Trust Your Power. Love Your Blackness.

I first heard these six words on Colin in Black & White–a show I recommend everyone watches–and it stays in my head, especially on the toughest of days.

I’ve struggled with loving and accepting my Black skin for an incredibly long time and am just now learning to be okay with the color of my skin. Though, there are still times I wish I was lighter, if not white, because life would be a little easier.

There are a few things that have contributed to me starting my journey of accepting my Blackness.

The Black Market

Earlier this month, Nashville began having its monthly Nashville Black Market, which takes place the first Friday of every month for four hours. Considering one of my goals as I get older is to continually get better at supporting Black businesses & creators, I had to go.

Little did I know attending the Nashville Black Market would be so good for my mental.

When I went to the market, I felt so connected to Black people, to my culture, and that’s not something I often feel. I left feeling incredibly inspired and motivated in a way I wasn’t expecting; I’m not sure what I felt motivated to do, but the feeling was still there.

Going to a local Black market and supporting small Black businesses helped me take a giant leap in my love for being Black–just like making the decision to chop all my hair off so I can go back natural. My hair is annoyingly thick, but that’s something I’m learning to be grateful for… dead ends and all.

Instagram Accounts

Believe it or not, there are two Instagram accounts that have played a part in me learning to accept my Blackness:

@mefeater: an independent online magazine with a target audience of women who want to be in the know with all things music, entertainment, and fashion. For some reason, the Instagram account isn’t coming up for me to share, but I am incredibly inspired by this online magazine because the editor-in-chief is Gabrielle Amani, a Black woman.

@strongblacklead: a branch of Netflix that is dedicated to amplifying content and entertainment targeted towards Black people and Black culture.

As everyone says, it’s important to follow people on social platforms who inspire you and motivate you. The two aforementioned accounts do that for me (especially once mefeater comes back).

Tracee Ellis Ross Quote

The Tracee Ellis Ross quote on the home page of this blog is playing a significant part in helping me love and appreciate my Blackness. Whenever I’m having an exceptionally tough day and feeling an intense amount of remorse for simply being alive, I go back to the home page of my beautiful blog and feel a bit better:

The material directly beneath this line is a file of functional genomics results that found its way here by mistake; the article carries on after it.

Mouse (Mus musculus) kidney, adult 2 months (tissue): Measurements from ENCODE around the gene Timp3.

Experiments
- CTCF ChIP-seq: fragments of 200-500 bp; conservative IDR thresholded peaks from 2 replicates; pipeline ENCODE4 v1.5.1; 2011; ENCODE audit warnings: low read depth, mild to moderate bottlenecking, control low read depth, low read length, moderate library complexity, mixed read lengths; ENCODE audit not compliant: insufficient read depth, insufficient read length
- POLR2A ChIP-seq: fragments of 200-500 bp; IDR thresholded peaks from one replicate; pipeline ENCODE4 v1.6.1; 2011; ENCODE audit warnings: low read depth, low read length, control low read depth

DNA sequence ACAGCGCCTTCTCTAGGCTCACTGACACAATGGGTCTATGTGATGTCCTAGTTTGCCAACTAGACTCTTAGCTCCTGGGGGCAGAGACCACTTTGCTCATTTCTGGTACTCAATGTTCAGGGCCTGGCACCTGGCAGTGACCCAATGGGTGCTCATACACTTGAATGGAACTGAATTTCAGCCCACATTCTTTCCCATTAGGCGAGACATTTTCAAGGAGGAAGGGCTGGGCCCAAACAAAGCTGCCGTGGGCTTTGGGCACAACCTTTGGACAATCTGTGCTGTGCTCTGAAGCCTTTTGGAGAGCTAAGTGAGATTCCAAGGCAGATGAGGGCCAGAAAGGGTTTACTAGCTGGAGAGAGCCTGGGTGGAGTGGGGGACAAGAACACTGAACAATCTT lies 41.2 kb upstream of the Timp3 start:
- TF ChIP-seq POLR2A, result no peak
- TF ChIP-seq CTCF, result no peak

“I need to see my own beauty and to continue to be reminded that I am enough, that I am worthy of love without effort, that I am beautiful, that the texture of my hair and that the shape of my curves, the size of my lips, the color of my skin, and the feelings that I have are all worthy and okay.”

-Tracee Ellis Ross

I have the beautiful ability to make everything about race and toss “Black” in almost every conversation.

Just the other day, I had a conversation about how Black moms want to know the whereabouts of their children, no matter the age of the child. My white friend kind of shut me down and said his mom is the exact same way.

Including “Black” consistently in conversations helps me make peace with the differences I have compared to most of the people I’m surrounded by on a daily basis. Something about being shut down after acknowledging a commonality in my culture makes me question my Blackness, and I genuinely don’t know how to explain that in words; like maybe… what makes me different doesn’t actually make me different, ya know?

The journey to accepting and loving my Blackness, both inwardly and outwardly, is a long and new one for me, especially with everything happening in the world. The events of 2020 definitely put a focus on Black lives and quite literally everything involving Black people, which has somehow put on some added pressure.

As I continue my venture to loving myself and my melanin, I make sure to tell myself “Trust your power. Love your Blackness.”

about the author

Jamilah is a college graduate in her early twenties who wants to live and learn and love herself while fighting the anxiety fight.

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